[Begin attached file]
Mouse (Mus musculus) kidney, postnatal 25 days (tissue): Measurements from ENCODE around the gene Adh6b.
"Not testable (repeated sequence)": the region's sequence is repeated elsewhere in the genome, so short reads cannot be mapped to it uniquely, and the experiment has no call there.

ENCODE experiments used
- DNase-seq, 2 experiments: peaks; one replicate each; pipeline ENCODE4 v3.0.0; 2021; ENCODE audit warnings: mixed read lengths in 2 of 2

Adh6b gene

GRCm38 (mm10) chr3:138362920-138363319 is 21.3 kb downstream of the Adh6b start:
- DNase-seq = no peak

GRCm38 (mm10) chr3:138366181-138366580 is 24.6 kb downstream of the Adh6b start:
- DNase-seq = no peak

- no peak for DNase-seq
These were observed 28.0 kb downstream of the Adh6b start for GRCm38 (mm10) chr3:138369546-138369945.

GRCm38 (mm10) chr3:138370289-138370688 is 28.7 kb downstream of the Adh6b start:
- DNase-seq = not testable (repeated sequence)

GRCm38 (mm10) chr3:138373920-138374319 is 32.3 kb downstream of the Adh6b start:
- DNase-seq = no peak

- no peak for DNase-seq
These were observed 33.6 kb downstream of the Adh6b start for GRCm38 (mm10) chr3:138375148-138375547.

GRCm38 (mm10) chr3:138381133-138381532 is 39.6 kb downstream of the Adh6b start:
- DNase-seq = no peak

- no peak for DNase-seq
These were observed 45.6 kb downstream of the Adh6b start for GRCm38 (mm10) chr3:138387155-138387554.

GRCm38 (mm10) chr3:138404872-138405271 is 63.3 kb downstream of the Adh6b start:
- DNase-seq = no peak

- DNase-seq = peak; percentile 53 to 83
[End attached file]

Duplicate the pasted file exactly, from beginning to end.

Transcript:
Mouse (Mus musculus) kidney, postnatal 25 days (tissue): Measurements from ENCODE around the gene Adh6b.
"Not testable (repeated sequence)": the region's sequence is repeated elsewhere in the genome, so short reads cannot be mapped to it uniquely, and the experiment has no call there.

ENCODE experiments used
- DNase-seq, 2 experiments: peaks; one replicate each; pipeline ENCODE4 v3.0.0; 2021; ENCODE audit warnings: mixed read lengths in 2 of 2

Adh6b gene

GRCm38 (mm10) chr3:138362920-138363319 is 21.3 kb downstream of the Adh6b start:
- DNase-seq = no peak

GRCm38 (mm10) chr3:138366181-138366580 is 24.6 kb downstream of the Adh6b start:
- DNase-seq = no peak

- no peak for DNase-seq
These were observed 28.0 kb downstream of the Adh6b start for GRCm38 (mm10) chr3:138369546-138369945.

GRCm38 (mm10) chr3:138370289-138370688 is 28.7 kb downstream of the Adh6b start:
- DNase-seq = not testable (repeated sequence)

GRCm38 (mm10) chr3:138373920-138374319 is 32.3 kb downstream of the Adh6b start:
- DNase-seq = no peak

- no peak for DNase-seq
These were observed 33.6 kb downstream of the Adh6b start for GRCm38 (mm10) chr3:138375148-138375547.

GRCm38 (mm10) chr3:138381133-138381532 is 39.6 kb downstream of the Adh6b start:
- DNase-seq = no peak

- no peak for DNase-seq
These were observed 45.6 kb downstream of the Adh6b start for GRCm38 (mm10) chr3:138387155-138387554.

GRCm38 (mm10) chr3:138404872-138405271 is 63.3 kb downstream of the Adh6b start:
- DNase-seq = no peak

- DNase-seq = peak; percentile 53 to 83